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When is taking or sharing explicit photos a crime in Texas?

By Jose Ceja
Managing Attorney

According to researchers, as of 2018, 95% of Americans own and regularly use a cell phone. Not surprisingly, the use of cell phones to take and share explicit photos has also risen dramatically, especially among young people. Although most of the time, sexually explicit recordings are taken and shared consensually, there are also instances when explicit photos and videos are taken or shared without permission. But how does Texas law punish the improper taking or sharing of explicit recordings? What should you do if you are under investigation for the improper taking or sharing of an explicit photo or video?

What happens if a sexually explicit photo or video is taken without permission?

Texas has a law that makes it a very serious offense to take explicit photos or videos without consent. This law is known as invasive visual recording and protects the improper recording of “intimate areas,” (which is defined to include the genitals, pubic area, anus, buttocks or female breast), recordings made in bathrooms or changing rooms, or the transmission of either. 

Under Texas Penal Code 21.15, invasive visual video recording can be charged when a person, without consent and with the intent to invade the privacy of the other person:

-Photographs or videotapes the “intimate area” of another person if the other person has a reasonable expectation that the intimate area is not subject to public view

-Photographs, videotapes or transmits a visual image of another in a bathroom or changing room; or

-Knowing the character and content of the recording, circulates or shares such a recording. 

Invasive visual recording is a State Jail Felony in Texas that is punishable by 180 days to 2 years in jail and a $10,000 fine. 

There are many potential defenses to the crime of invasive visual recording. In Texas, it is the duty of prosecutors to establish all of the elements of the offense of invasive visual recording (or any criminal offense) and a strong defense should start with challenging the elements of the offense. In some cases, the State will be unable to prove who it was who took or shared the recording. In other cases, there may be a defense that a recording was taken with either express or implied consent (implied consent may exist where the persons had a history of taking and sharing explicit photos). Many First Amendment challenges have been raised against the offense of invasive visual recording and it may be possible to successfully argue that the statute is overbroad and unconstitutionally punishes legal behavior. 

How is revenge porn charged in Texas? 

In response to the rise of sexting (and improper sharing of explicit photos) Texas passed a revenge porn statute in 2015. The penalty associated with the revenge porn was even increased in 2017. Since the statute was passed, there are an increasing number of revenge porn charges filed every year in the Greater Houston area. 

Under Texas Penal Code 21.16 it is a crime to disclose sexually intimate material without permission. The statute also requires that the sharing of sexually intimate material caused harm (which can include embarrassment or damage to the person’s reputation) to the depicted person and the disclosure must reveal the identity of the disclosed person through accompanying information.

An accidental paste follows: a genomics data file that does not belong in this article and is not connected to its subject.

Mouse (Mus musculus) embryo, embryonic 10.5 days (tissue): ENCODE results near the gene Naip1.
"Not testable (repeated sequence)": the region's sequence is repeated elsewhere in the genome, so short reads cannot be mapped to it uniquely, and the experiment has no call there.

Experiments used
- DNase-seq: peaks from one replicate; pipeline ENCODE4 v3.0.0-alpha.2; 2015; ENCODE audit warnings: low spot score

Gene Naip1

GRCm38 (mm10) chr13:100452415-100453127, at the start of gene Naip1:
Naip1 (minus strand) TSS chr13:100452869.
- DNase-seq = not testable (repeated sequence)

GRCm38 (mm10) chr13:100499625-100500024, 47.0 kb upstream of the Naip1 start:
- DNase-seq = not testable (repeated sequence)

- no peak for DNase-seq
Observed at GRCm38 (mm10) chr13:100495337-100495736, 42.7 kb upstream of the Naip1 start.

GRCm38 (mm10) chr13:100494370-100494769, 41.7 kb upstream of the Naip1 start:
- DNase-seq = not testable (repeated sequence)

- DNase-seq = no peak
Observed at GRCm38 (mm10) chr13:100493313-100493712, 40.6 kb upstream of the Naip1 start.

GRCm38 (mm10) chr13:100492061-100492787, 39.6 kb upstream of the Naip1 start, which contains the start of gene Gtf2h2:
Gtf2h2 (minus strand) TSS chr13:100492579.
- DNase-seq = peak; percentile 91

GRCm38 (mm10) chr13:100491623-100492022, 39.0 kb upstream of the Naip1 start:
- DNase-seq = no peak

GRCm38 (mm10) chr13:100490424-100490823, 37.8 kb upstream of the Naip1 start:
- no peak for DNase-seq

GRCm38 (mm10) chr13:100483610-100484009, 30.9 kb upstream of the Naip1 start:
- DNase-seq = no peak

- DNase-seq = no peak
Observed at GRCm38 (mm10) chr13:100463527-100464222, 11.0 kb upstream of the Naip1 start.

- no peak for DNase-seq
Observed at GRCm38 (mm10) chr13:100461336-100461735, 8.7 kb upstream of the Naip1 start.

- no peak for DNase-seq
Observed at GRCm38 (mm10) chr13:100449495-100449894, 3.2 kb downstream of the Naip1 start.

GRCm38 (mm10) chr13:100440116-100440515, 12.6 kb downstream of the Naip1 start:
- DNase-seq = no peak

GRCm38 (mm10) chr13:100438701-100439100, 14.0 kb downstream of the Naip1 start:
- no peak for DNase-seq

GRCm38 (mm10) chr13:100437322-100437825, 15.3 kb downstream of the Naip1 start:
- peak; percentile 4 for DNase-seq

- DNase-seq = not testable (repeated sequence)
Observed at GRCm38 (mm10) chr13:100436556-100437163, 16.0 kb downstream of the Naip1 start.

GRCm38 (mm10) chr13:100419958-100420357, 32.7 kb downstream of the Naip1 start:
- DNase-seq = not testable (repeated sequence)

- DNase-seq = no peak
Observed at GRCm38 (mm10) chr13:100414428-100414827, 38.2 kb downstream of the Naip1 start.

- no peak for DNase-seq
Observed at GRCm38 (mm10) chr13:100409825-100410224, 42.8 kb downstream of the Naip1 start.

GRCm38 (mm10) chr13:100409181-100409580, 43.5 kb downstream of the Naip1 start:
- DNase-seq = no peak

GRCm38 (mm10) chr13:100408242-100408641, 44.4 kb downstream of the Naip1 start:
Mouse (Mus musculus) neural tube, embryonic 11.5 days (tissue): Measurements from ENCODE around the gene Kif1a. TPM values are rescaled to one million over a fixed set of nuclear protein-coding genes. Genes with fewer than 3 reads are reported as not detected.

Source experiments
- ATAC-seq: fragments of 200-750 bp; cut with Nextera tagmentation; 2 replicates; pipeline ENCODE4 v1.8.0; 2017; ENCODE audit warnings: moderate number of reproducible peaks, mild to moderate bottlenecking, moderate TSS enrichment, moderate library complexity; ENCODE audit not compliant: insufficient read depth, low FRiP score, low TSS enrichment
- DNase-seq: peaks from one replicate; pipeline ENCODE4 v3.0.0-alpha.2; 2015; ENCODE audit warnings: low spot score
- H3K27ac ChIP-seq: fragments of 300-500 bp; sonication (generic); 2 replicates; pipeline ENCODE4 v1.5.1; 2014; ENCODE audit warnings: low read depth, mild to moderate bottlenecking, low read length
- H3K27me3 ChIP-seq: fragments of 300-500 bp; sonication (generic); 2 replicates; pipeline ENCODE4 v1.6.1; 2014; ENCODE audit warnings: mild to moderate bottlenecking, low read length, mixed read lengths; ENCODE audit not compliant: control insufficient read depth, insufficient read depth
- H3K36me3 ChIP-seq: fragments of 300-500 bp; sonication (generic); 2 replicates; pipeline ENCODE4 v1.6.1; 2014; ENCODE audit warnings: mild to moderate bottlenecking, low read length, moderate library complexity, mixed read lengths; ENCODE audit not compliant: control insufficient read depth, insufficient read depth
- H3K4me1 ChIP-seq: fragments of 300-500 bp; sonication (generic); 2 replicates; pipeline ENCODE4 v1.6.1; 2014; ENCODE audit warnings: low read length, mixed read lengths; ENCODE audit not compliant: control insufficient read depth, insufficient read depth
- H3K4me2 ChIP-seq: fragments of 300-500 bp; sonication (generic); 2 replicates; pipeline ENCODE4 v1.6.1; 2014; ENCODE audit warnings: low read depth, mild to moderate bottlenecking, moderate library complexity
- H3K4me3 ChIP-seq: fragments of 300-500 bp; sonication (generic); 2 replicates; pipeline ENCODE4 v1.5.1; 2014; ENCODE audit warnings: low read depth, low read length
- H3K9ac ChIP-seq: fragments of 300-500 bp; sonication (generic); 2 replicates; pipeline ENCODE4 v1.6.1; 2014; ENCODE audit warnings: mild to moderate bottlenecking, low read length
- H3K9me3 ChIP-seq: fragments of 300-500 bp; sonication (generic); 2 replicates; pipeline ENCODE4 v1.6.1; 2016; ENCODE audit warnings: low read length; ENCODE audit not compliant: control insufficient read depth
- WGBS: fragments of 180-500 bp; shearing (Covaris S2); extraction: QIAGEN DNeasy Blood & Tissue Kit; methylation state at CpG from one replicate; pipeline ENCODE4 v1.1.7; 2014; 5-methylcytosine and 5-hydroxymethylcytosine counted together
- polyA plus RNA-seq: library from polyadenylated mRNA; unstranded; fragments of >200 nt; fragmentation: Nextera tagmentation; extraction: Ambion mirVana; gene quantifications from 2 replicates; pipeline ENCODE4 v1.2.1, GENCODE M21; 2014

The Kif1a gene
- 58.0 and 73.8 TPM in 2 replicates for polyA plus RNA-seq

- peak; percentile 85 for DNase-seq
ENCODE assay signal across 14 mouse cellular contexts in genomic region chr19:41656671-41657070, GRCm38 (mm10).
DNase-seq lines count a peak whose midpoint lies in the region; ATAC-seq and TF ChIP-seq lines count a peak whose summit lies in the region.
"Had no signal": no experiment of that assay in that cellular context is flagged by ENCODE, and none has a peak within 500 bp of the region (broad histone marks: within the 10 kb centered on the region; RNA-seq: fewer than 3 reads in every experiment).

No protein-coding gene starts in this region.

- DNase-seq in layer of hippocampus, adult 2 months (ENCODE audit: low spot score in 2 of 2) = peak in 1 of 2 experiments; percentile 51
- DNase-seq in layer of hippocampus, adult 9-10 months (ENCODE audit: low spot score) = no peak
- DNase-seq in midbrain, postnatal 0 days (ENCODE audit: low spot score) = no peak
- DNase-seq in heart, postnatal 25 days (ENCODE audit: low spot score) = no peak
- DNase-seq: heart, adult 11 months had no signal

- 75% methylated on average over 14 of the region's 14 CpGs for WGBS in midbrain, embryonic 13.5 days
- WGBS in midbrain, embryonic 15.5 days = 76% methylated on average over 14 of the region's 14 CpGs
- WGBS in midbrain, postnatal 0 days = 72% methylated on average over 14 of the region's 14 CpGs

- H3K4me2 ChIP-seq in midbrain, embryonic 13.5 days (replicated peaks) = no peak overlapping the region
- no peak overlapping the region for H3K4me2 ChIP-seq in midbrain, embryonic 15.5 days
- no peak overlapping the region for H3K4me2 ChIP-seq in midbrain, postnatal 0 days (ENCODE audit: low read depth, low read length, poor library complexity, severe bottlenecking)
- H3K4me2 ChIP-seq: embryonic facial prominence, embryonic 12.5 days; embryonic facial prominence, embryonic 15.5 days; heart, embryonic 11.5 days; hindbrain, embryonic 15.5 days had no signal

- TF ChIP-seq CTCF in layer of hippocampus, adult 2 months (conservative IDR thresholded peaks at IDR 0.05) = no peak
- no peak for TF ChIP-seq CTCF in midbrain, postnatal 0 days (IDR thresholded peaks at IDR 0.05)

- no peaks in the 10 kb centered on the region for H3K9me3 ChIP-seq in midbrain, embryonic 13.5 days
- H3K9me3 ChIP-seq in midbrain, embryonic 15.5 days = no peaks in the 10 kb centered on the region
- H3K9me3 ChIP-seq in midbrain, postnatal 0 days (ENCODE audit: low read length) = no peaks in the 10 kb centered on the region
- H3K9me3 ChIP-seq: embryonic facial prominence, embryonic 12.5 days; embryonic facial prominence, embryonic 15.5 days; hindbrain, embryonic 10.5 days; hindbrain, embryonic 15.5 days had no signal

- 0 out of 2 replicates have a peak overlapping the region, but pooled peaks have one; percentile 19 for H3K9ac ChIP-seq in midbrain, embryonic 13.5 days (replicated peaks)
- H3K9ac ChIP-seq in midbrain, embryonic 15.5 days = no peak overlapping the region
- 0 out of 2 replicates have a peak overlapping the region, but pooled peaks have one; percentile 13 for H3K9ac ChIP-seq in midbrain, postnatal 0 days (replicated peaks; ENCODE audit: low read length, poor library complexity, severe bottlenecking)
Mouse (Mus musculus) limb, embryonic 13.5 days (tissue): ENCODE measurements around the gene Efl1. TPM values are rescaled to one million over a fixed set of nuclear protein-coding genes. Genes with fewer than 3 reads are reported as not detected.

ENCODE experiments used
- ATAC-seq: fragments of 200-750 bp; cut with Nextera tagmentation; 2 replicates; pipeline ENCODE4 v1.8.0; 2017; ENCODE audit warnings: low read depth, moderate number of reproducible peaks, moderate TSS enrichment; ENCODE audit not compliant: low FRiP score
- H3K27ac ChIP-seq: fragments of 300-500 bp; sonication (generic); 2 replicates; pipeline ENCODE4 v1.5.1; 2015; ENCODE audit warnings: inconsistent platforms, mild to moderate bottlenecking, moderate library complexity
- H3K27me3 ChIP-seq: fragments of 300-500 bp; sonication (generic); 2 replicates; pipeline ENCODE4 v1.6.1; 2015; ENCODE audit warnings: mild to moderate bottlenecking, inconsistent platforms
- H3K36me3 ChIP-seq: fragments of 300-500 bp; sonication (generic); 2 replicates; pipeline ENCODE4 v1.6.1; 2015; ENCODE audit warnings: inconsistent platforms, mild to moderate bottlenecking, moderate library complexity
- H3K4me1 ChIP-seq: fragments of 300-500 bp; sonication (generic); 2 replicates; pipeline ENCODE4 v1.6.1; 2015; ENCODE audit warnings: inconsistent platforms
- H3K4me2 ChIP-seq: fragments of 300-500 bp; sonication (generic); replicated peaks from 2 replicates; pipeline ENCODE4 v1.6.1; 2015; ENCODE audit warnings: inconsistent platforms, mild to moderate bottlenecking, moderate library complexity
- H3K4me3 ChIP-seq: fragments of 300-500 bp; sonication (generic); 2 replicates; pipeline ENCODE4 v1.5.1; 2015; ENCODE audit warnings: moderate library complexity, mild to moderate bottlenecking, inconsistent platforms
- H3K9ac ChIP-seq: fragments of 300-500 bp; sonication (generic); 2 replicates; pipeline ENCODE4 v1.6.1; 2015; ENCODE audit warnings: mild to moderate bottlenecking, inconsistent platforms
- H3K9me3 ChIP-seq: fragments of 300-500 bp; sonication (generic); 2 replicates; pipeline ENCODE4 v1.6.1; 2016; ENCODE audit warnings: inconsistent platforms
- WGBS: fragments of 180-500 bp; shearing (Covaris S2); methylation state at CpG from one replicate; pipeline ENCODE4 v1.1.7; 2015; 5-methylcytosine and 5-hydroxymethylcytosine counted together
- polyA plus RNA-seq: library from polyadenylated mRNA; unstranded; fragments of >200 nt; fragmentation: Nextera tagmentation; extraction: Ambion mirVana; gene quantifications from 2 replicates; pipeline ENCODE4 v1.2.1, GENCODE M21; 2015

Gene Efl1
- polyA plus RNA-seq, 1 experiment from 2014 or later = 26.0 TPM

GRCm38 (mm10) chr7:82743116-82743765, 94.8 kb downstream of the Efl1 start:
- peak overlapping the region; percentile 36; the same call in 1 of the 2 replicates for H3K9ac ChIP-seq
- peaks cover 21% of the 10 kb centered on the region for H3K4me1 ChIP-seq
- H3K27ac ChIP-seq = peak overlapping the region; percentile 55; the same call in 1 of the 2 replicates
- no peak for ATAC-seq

Threatening to share sexually intimate material to gain a benefit is also an offense (in other words, blackmail using sexually explicit recordings). Additionally, owners or operators of websites can be prosecuted under the statute for publishing sexually intimate visual material if they know the “content and character” of the material (this portion of the statute punishes people who run revenge porn websites).

Defenses to revenge porn in Texas can include that the defendant is not the one who shared the material, the person consented to the sharing or that the person could not have reasonably believed that the material would be kept private. Under the statute it is not a defense that the material was originally created or shared with consent. A violation of any of these subsections is a State Jail Felony, punishable by up to two years in jail, and a fine of up to $10,000.

If you are under investigation for invasive visual recording or unlawful disclosure of intimate material, it is almost never a good idea to talk to the police about an allegation.

As a general rule, if the police have sufficient evidence to charge you with any criminal offense, it does not matter what you say (contrary to what the police may imply, they won’t “help you” if you cooperate). On the other hand, if the police do not have sufficient evidence to charge you with a crime (because they can’t prove who shared or took a sexually explicit image, for example), then by speaking to police, you risk giving them the information that was lacking to charge you. 

If you are under investigation or have been charged with either of these offenses, you should speak to an experienced sex crimes attorney right away. Attorney Jose Ceja is a former prosecutor who regularly obtains excellent results in sex crimes for his clients throughout the Greater Houston area. Call Ceja Law Firm today for a consultation.

About the Author
Jose Ceja is the managing attorney of Ceja Law Firm. He has practiced law since 2007 and has devoted his career to the practice of criminal law. Mr. Ceja began his legal career as a felony drug prosecutor, where he prosecuted drug, gang, and violent offenses. Mr. Ceja has first or second chaired almost 100 trials, including murders, drug cases, DWIs, and assaults. In his career as a defense attorney, he has regularly obtained dismissals, not guilty verdicts, and grand jury “no bills” in a wide variety of cases.